[lldb-dev] ScriptInterpreterPython initialization
zturner at google.com
Fri Mar 20 13:53:09 PDT 2015
>From the Python API perspective, is there any way to use the SB APIs
without first creating an SBDebugger() by calling SBDebugger.Create()? If
the answer is no, then could we have the C++ implementation of
SBDebugger.Create() call SBDebugger::Initialize? I haven't actually tried
to do that and see if it causes other issues, but it seems like a
reasonable approach if it works.
On Fri, Mar 20, 2015 at 1:32 PM Greg Clayton <gclayton at apple.com> wrote:
> > On Mar 20, 2015, at 1:06 PM, Zachary Turner <zturner at google.com> wrote:
> > Hi Greg,
> > I found a problem with my initialization refactor, so I want to get your
> advice before I commit it. The issue is related to the fact that
> modify-python-lldb.py inserts some code at the end to automatically call
> SBDebugger.Initialize() the first time anyone runs "import lldb".
> > When using lldb from python. When using lldb from python, this means
> the user doesn't have to call SBDebugger.Initialize() because "import lldb"
> will do it automatically. When using lldb the executable, we call
> SBDebugger::Initialize() explicitly, which results in a call to this line
> in ScriptInterpreterPython:
> > int old_count = Debugger::TestDebuggerRefCount ();
> > PyRun_SimpleString ("sys.dont_write_bytecode = 1; import
> lldb.embedded_interpreter; from lldb.embedded_interpreter import
> run_python_interpreter; from lldb.embedded_interpreter import
> > int new_count = Debugger::TestDebuggerRefCount ();
> > if (new_count > old_count)
> > Debugger::Terminate ();
> > Since this is the first time lldb is imported, it results in a call to
> SBDebugger::Initialize() again. This recursive call doesn't do anything
> because it sees that g_initialized has been set to true already. But when
> it returns control back to the line after the PyRun_SimpleString(), it
> tests the new ref count against the old ref count and calls
> Debugger::Terminate. But, the ref count was previously 1, so this results
> in the debugger refcount being 0. In practice it turns out this doesn't
> matter, because all Debugger::Terminate() does is clear an already clear
> debugger list. And actually I can fix it by changing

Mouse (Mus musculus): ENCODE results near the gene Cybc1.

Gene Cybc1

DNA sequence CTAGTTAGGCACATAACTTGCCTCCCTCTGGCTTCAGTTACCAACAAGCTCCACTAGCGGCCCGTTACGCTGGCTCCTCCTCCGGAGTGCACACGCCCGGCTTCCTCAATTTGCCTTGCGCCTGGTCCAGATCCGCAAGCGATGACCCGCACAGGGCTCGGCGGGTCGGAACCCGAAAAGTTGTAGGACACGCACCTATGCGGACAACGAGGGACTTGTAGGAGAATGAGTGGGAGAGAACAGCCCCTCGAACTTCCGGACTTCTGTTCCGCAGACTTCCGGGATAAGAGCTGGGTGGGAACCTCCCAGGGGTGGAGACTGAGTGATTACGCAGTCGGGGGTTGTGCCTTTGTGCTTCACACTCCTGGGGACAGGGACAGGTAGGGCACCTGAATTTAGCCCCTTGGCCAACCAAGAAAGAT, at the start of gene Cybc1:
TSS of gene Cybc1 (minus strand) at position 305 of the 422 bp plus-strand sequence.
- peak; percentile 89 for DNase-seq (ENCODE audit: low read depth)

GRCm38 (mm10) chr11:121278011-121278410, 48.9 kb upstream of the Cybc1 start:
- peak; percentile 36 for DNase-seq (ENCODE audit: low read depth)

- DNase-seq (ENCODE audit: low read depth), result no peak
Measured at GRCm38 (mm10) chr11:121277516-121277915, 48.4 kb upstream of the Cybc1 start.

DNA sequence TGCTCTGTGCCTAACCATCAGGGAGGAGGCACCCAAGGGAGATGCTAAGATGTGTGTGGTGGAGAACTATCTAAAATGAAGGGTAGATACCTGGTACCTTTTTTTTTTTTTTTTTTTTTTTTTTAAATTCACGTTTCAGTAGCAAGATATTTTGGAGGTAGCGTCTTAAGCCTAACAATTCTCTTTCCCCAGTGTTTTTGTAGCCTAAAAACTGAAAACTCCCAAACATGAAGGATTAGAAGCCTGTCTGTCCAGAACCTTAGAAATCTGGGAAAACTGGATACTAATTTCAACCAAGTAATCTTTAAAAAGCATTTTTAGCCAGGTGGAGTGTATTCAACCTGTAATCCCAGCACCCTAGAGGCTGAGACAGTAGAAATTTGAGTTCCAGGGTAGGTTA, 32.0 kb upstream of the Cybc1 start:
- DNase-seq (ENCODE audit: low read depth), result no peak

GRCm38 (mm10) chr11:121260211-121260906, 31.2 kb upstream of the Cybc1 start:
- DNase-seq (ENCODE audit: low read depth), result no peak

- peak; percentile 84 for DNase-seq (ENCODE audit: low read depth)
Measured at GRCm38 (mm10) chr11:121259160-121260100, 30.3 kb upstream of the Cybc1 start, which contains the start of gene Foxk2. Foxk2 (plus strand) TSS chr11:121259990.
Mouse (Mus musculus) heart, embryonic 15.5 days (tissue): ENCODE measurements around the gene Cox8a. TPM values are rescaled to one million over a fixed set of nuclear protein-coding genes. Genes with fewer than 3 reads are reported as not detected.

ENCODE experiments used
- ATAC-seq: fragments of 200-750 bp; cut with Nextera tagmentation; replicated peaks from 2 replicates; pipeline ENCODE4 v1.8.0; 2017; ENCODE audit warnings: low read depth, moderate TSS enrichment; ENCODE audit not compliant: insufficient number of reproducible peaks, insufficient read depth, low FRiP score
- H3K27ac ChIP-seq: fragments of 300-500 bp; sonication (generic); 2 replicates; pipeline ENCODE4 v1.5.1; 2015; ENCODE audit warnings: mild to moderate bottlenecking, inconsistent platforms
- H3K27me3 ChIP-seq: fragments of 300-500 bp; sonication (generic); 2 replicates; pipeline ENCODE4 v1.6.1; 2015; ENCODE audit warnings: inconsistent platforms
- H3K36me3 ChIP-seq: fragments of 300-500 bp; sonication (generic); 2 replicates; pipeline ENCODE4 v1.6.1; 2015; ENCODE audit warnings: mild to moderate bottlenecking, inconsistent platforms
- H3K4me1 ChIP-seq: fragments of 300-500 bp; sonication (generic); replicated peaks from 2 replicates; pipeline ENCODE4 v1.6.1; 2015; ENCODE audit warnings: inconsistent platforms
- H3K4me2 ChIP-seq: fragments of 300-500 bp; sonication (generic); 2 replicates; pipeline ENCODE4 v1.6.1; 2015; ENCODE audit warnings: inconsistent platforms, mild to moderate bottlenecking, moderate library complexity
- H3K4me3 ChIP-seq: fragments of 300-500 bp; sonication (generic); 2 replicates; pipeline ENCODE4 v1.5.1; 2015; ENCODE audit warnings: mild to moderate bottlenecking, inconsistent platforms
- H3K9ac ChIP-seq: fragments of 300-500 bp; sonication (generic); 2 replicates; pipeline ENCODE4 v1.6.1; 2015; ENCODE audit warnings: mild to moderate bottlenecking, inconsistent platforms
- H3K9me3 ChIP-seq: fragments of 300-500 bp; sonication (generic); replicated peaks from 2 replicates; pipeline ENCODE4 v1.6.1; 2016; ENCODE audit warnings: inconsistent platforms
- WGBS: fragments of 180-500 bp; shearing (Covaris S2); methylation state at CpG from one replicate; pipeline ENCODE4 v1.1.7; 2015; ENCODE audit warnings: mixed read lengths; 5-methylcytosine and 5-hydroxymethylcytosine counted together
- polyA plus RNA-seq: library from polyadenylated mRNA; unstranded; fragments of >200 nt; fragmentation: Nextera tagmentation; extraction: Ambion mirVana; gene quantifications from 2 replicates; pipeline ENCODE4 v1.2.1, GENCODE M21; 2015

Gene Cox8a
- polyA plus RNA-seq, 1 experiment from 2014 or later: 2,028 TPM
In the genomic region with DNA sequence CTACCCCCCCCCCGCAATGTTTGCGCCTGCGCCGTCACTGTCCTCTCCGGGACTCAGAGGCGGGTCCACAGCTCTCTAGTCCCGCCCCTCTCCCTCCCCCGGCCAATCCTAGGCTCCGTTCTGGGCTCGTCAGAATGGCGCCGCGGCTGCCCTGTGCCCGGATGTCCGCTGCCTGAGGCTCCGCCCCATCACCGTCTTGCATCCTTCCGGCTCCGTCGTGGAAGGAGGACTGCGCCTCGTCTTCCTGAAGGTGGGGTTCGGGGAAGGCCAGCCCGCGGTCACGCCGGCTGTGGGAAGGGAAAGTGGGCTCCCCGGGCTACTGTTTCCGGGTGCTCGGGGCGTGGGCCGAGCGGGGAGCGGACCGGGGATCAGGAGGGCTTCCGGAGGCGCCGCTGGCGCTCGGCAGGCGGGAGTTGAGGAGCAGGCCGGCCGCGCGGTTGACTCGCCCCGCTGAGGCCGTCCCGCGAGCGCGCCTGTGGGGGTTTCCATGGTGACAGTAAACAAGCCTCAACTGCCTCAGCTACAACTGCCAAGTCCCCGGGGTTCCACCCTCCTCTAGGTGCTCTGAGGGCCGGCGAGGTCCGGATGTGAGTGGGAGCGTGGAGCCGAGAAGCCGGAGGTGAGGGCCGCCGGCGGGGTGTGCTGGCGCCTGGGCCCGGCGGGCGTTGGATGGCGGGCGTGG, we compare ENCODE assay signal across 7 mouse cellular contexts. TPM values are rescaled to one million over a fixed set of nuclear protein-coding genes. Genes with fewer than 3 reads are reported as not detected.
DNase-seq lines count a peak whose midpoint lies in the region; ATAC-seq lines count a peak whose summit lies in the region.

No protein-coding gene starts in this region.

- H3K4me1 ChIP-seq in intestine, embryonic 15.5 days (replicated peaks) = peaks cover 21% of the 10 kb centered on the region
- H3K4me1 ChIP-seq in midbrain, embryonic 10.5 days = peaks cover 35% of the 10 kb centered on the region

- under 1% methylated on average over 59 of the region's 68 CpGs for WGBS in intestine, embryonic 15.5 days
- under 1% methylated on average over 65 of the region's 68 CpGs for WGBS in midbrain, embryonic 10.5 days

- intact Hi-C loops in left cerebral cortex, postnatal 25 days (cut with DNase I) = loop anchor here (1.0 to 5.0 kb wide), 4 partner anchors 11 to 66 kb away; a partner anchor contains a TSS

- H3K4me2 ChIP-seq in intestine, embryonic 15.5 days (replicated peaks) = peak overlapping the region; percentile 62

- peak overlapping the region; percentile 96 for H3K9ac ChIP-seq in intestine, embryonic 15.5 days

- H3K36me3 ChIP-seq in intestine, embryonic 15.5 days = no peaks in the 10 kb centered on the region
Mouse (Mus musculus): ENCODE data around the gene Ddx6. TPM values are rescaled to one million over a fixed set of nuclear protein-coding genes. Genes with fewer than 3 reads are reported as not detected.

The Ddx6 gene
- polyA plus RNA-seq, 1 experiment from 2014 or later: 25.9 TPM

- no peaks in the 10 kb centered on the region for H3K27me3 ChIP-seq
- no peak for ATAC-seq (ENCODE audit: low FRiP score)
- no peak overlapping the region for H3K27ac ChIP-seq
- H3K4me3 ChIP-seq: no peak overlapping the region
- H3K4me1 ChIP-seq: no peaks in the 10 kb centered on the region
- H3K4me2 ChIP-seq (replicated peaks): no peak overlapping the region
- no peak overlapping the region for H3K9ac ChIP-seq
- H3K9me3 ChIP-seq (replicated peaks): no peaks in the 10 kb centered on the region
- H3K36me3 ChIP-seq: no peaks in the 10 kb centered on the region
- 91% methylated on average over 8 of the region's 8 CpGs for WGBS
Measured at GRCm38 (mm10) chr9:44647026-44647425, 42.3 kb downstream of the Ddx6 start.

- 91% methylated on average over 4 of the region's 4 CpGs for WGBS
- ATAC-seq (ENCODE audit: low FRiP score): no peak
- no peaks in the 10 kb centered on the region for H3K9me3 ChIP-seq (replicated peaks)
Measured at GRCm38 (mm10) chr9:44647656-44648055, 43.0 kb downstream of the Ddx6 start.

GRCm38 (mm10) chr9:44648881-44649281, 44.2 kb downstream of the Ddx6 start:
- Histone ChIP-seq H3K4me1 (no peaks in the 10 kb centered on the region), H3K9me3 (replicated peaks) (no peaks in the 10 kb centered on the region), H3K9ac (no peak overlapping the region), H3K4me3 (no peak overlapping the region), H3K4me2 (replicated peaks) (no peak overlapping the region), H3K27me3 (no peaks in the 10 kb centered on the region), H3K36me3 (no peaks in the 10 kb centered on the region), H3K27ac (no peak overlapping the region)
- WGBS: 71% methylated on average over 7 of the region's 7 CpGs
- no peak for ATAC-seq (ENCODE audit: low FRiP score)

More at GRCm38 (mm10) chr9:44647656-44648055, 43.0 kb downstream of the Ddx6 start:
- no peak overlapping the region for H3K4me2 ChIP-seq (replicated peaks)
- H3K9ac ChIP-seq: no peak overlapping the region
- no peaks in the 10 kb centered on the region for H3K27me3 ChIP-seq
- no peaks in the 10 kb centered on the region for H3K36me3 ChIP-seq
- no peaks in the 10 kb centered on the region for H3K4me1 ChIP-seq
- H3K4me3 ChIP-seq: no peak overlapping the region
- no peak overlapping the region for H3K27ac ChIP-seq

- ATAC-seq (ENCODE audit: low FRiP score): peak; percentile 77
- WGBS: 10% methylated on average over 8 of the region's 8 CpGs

> SystemLifetimeManager::AddRef() to put the call to Debugger::Initialize()
> before the call to m_initializer->Initialize().
> > But all of this is very fragile and confusing. I have an idea for
> fixing this a "better" way, but I would like your opinion.
> > If we remove the call to SBDebugger.Initialize() from __init__.py (by
> changing modify-python-lldb.py to not insert these lines) the problems
> disappear. Now, when we write PyRun_SimpleString("import lldb") we don't
> get a recursive call to SBDebugger::Initialize(). We would need to update
> the test suite to explicitly call this.
> > I think this makes for a more clear usage pattern. implicitly calling
> SBDebugger.Initialize() just seems like a bad idea. By making this change
> we would be able to remove all of the debugger ref count testing and
> conditionally calling Debugger::Terminate.
> > Thoughts?
> My main concern is "things should just work". Python expects functions to
> be ready to be called after importing so I would like to not require people
> to call SBDebugger::Initialize() first after a "import lldb". What ever we
> have to do to make this work, we should do that.
> I don't know of _any_ other python module that requires you to call some
> function after importing the module, so it makes sense from a C++ API
> perspective, but not for python.
> So I would vote to do what you need to do to make the following two things
> - from python when it loads LLDB "import lldb" should be enough
> - in the embedded interpreter we should obviously not have to call it
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